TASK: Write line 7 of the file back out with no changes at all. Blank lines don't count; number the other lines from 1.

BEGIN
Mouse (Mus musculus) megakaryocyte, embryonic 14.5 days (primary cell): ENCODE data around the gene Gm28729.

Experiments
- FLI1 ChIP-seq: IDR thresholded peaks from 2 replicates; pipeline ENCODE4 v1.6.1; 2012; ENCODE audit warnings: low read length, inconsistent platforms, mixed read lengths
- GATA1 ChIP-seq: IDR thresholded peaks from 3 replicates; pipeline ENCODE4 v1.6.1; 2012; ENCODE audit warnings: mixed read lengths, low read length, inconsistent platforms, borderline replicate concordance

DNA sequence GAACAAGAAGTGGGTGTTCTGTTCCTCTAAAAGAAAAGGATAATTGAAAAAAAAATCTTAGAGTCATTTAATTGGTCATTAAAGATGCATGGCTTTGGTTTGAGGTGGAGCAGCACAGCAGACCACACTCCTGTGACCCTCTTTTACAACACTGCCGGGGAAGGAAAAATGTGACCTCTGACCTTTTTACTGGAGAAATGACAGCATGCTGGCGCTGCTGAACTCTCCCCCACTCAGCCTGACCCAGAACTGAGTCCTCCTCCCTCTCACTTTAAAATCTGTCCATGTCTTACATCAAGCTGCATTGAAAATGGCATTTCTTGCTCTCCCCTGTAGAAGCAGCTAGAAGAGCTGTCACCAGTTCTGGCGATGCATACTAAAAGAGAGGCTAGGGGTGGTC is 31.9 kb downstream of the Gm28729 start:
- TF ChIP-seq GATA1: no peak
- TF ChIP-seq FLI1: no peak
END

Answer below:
- TF ChIP-seq FLI1: no peak